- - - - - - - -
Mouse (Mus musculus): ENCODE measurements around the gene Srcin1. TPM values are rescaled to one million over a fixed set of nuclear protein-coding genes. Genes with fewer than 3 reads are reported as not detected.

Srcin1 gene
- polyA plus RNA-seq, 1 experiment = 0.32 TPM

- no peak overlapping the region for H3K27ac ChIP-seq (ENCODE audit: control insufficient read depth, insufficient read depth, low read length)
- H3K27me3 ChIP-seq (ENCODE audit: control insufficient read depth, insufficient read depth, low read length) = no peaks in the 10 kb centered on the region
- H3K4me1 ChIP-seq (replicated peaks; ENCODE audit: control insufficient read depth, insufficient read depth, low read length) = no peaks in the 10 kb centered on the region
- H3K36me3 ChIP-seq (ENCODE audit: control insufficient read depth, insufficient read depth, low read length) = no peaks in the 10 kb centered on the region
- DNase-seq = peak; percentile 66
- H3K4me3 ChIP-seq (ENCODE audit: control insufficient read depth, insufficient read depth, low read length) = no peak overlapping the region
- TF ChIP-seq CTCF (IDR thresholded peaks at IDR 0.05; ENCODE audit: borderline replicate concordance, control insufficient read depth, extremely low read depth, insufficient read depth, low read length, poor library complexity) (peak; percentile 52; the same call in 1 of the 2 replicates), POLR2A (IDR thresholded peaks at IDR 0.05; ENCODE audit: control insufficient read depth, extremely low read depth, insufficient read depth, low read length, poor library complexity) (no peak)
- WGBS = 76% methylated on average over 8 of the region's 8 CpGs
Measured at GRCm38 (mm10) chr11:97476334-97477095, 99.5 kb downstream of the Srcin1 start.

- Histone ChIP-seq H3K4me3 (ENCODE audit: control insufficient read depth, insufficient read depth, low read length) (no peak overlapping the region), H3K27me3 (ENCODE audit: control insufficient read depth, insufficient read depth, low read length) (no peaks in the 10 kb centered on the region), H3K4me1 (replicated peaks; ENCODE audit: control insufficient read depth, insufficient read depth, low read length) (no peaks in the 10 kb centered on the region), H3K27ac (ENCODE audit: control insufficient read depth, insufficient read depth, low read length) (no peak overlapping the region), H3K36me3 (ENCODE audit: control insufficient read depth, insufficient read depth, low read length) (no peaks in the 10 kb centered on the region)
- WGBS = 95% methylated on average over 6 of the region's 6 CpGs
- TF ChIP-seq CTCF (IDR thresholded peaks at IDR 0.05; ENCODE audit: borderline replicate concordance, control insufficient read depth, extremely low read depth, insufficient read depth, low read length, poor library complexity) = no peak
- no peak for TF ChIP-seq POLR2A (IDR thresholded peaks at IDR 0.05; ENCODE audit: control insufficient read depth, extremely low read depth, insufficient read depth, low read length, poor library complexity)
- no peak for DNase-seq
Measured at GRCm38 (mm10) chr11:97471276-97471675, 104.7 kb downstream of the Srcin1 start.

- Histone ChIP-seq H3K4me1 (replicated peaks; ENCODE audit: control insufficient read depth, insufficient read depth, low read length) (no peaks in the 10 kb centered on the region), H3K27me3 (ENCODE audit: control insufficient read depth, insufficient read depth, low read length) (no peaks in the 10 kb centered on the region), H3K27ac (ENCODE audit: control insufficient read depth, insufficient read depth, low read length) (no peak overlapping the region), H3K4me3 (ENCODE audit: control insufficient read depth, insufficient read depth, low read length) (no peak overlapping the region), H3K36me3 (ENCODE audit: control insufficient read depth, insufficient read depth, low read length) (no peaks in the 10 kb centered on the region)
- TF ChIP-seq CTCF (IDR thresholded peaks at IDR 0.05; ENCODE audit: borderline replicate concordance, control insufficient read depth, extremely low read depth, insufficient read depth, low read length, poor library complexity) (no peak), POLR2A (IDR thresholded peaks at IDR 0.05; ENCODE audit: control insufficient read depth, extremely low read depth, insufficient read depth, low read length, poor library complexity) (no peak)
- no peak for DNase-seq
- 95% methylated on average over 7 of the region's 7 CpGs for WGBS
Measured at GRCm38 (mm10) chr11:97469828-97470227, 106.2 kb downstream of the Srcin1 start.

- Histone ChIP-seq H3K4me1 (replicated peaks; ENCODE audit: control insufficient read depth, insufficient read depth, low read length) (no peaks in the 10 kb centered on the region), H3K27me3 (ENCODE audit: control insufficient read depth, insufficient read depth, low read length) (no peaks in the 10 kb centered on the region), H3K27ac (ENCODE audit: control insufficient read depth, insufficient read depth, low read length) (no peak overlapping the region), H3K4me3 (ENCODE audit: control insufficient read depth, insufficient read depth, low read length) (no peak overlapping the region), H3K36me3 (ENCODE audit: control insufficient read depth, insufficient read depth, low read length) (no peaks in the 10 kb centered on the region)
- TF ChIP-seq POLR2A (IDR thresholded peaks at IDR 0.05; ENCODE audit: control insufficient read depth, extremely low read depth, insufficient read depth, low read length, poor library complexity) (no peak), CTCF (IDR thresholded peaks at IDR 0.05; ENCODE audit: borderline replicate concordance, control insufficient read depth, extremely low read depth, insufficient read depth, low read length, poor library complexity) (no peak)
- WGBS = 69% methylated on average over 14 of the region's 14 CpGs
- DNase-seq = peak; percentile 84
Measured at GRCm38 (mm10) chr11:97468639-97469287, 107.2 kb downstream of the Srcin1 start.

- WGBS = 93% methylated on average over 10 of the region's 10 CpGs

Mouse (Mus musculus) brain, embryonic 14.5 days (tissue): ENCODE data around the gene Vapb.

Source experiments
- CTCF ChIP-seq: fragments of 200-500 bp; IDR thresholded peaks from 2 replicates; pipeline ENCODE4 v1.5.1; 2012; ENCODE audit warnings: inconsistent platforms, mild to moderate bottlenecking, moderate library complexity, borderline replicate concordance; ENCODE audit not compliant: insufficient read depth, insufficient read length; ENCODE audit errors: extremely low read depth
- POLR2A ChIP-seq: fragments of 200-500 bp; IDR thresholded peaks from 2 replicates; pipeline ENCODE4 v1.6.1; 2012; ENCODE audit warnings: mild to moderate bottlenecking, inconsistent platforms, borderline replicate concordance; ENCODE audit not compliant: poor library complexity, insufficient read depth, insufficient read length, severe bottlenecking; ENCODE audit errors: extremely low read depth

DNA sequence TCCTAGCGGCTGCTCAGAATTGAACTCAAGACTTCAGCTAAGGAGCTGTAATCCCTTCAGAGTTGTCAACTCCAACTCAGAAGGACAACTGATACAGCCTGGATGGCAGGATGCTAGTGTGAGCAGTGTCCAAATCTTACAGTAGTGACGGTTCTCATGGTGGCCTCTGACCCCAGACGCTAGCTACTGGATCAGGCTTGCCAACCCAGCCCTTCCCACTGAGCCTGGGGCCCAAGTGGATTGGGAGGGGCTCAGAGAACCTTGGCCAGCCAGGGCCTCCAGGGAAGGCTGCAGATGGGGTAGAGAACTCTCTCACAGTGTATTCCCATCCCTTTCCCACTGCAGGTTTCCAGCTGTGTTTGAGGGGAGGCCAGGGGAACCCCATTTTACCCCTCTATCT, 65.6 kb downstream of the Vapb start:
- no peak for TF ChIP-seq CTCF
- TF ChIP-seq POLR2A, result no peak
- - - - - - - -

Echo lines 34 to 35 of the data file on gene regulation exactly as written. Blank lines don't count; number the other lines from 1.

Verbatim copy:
DNA sequence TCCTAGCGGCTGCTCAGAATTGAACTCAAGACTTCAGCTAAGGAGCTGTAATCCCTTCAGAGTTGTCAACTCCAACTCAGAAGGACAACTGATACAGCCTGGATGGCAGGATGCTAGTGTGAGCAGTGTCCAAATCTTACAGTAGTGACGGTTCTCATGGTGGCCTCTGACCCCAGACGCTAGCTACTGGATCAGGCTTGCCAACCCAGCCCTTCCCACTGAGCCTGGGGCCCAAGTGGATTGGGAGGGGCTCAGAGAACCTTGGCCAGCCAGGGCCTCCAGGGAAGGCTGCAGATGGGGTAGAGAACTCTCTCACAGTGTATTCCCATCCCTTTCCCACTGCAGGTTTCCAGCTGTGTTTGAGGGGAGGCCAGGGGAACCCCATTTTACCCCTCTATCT, 65.6 kb downstream of the Vapb start:
- no peak for TF ChIP-seq CTCF